Paul Ganz et al. L'oeuvre d'un amateur d'art: La collection de Monsieur F. Engel-Gros. Geneva, 1925, vol. 1, pp. 113–14; vol. 2, pl. 61b, attributes it to the workshop of Piero Pollaiuolo, and dates it late fifteenth century; compares the three medallions to scenes of Hercules in the Palazzo Venezia, Rome, and the Galleria degli Uffizi, Florence, attributed to the same painter.
Licia Ragghianti Collobi. Lorenzo il Magnifico e le arti. Exh. cat., Palazzo Strozzi. Florence, 1949, pp. 34–35, no. 3, attributes it to a Florentine painter and dates it to the first half of the fifteenth century; identifies the figures on the far left and right as symbols of Strength and Temperance.
Edward Fowles. Letter to Creighton Gilbert. March 4, 1960, identifies the arms as those of the Ginazzi and Boni families; states that Bernard Berenson considered it close to Domenico Veneziano.
Creighton Gilbert. Letter to Duveen. February 29, 1960, believes it "looks very much like Bartolomeo di Giovanni".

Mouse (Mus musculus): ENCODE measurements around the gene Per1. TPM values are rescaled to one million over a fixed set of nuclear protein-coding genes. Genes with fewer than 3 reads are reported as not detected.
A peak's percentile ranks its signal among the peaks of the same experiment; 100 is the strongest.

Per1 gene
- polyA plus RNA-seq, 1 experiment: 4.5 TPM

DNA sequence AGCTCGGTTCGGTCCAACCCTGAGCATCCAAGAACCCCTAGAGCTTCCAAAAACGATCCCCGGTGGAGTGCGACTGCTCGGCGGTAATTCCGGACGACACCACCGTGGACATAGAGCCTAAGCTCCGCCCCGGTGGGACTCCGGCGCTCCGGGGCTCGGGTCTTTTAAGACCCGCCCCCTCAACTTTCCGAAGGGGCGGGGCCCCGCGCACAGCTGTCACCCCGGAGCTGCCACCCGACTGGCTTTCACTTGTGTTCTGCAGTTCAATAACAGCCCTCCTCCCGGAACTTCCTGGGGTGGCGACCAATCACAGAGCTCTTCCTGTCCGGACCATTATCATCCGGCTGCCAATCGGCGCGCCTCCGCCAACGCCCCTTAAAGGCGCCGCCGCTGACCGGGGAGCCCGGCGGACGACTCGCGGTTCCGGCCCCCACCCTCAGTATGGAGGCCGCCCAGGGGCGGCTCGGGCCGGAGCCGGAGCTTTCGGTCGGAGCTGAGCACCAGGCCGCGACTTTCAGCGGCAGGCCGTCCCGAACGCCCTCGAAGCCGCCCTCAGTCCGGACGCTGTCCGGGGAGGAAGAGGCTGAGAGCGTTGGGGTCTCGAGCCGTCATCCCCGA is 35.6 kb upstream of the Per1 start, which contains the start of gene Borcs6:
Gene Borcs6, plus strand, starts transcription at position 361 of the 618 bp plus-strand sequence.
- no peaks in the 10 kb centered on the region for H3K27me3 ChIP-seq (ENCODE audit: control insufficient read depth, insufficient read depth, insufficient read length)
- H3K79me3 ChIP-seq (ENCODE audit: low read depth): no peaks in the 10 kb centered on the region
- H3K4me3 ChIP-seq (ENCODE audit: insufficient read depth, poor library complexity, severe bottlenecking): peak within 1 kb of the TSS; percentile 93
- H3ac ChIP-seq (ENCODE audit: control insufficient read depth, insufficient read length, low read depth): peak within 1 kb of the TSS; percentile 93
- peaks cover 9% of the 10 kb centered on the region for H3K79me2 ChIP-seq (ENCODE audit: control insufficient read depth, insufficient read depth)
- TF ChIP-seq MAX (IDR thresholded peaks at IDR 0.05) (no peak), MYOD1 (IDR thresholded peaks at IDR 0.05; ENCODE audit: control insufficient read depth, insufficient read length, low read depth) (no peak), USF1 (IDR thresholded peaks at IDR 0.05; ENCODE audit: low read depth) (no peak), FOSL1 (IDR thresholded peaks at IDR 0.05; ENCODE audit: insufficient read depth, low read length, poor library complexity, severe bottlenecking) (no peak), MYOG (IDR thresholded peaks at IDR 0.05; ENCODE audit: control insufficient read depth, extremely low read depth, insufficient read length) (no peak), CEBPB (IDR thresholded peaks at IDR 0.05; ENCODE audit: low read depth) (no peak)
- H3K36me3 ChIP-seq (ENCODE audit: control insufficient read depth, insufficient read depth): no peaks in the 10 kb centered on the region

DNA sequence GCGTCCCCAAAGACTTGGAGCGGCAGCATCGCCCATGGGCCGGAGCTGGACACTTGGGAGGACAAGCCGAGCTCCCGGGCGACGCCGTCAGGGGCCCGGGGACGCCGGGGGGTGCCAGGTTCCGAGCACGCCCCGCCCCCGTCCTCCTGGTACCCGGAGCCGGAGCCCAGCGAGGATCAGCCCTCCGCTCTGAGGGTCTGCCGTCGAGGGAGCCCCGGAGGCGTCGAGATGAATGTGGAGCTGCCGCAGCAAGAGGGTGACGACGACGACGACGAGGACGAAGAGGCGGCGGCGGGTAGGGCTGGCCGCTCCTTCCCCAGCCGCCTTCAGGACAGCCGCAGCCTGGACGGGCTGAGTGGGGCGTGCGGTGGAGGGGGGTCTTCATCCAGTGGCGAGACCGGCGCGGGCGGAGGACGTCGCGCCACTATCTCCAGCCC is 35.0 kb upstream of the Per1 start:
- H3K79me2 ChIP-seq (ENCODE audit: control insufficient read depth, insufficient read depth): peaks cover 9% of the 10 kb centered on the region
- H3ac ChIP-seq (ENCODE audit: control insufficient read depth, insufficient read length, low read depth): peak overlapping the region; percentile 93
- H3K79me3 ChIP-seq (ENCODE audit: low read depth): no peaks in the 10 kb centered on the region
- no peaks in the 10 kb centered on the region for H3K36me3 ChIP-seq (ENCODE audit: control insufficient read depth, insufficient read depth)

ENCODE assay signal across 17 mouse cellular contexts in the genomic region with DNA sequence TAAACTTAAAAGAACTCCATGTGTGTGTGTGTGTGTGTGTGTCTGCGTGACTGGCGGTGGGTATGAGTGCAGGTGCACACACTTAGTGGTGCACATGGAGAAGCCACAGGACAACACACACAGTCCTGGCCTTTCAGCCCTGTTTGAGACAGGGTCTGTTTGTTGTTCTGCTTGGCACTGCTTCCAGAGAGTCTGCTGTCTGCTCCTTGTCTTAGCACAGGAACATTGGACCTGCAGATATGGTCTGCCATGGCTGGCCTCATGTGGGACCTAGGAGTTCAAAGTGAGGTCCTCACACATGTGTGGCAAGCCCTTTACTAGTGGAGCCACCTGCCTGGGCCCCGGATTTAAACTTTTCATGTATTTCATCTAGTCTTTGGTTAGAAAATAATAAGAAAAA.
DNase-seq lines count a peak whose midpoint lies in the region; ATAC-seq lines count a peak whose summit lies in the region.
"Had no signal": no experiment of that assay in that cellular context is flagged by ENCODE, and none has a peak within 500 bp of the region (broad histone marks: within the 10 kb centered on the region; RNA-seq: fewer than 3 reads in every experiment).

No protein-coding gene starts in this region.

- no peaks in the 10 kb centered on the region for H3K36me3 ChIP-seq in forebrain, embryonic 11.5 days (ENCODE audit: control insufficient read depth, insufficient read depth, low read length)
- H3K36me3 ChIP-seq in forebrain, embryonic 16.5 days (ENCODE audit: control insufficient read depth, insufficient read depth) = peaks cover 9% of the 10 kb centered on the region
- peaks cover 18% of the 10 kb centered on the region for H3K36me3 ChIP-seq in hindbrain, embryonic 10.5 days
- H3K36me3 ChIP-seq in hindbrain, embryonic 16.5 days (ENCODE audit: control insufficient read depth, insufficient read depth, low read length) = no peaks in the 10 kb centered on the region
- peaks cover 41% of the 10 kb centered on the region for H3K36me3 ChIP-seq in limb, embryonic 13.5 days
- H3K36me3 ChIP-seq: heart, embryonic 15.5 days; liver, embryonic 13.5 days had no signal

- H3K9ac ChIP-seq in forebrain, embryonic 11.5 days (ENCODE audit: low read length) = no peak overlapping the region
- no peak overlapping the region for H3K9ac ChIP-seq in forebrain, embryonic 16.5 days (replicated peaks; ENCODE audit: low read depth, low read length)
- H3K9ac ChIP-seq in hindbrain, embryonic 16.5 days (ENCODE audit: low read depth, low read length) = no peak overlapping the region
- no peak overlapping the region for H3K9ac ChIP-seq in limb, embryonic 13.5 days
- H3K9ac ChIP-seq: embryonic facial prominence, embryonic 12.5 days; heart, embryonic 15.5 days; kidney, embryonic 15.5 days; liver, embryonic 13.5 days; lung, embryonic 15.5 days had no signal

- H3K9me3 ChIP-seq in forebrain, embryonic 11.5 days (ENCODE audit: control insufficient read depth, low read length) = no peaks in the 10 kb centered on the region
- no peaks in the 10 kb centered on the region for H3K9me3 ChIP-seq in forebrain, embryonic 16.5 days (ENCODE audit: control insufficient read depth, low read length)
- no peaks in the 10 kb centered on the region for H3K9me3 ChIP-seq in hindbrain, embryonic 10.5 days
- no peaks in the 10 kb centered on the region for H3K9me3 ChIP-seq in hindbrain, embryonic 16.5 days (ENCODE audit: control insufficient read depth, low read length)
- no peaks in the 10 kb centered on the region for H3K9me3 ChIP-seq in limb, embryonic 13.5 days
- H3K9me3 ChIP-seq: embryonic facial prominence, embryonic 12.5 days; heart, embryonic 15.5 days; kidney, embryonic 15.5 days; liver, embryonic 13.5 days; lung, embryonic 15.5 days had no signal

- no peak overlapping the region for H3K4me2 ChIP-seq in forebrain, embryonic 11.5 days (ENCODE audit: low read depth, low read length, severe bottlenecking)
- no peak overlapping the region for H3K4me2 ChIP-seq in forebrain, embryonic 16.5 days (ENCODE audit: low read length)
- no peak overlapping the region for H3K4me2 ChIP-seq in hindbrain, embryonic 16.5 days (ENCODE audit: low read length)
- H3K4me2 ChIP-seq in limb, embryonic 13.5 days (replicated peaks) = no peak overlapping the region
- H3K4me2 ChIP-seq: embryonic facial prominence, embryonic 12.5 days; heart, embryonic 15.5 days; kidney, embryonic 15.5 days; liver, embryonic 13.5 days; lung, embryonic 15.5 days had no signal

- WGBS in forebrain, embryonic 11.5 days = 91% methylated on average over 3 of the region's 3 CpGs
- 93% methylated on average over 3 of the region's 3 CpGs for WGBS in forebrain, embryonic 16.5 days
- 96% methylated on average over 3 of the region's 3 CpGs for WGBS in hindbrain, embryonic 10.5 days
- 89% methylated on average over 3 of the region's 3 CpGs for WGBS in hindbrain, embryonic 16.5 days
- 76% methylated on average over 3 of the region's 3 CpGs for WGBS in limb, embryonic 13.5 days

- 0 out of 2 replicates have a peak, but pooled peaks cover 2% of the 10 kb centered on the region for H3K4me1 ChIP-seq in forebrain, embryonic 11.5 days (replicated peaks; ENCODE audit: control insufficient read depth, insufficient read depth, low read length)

John Pope-Hennessy and Keith Christiansen. "Secular Painting in 15th-Century Tuscany: Birth Trays, Cassone Panels, and Portraits." Metropolitan Museum of Art Bulletin 38 (Summer 1980), pp. 12–14, figs. 8–10 (color, overall and details), discuss the significance of Hercules in Florentine culture and note the influence of ancient sarcophagi and coins depicting his exploits; compare it to works by Paolo Uccello and Lorenzo Ghiberti.
Miklós Boskovits. Letter to Keith Christiansen. February 11, 1989, considers it Sienese, attributing it to the Master of Sant'Ansano and comparing it to works assigned to that painter.
Graham Hughes. Renaissance Cassoni, Masterpieces of Early Italian Art: Painted Marriage Chests 1400–1550. Alfriston, England, 1997, p. 232.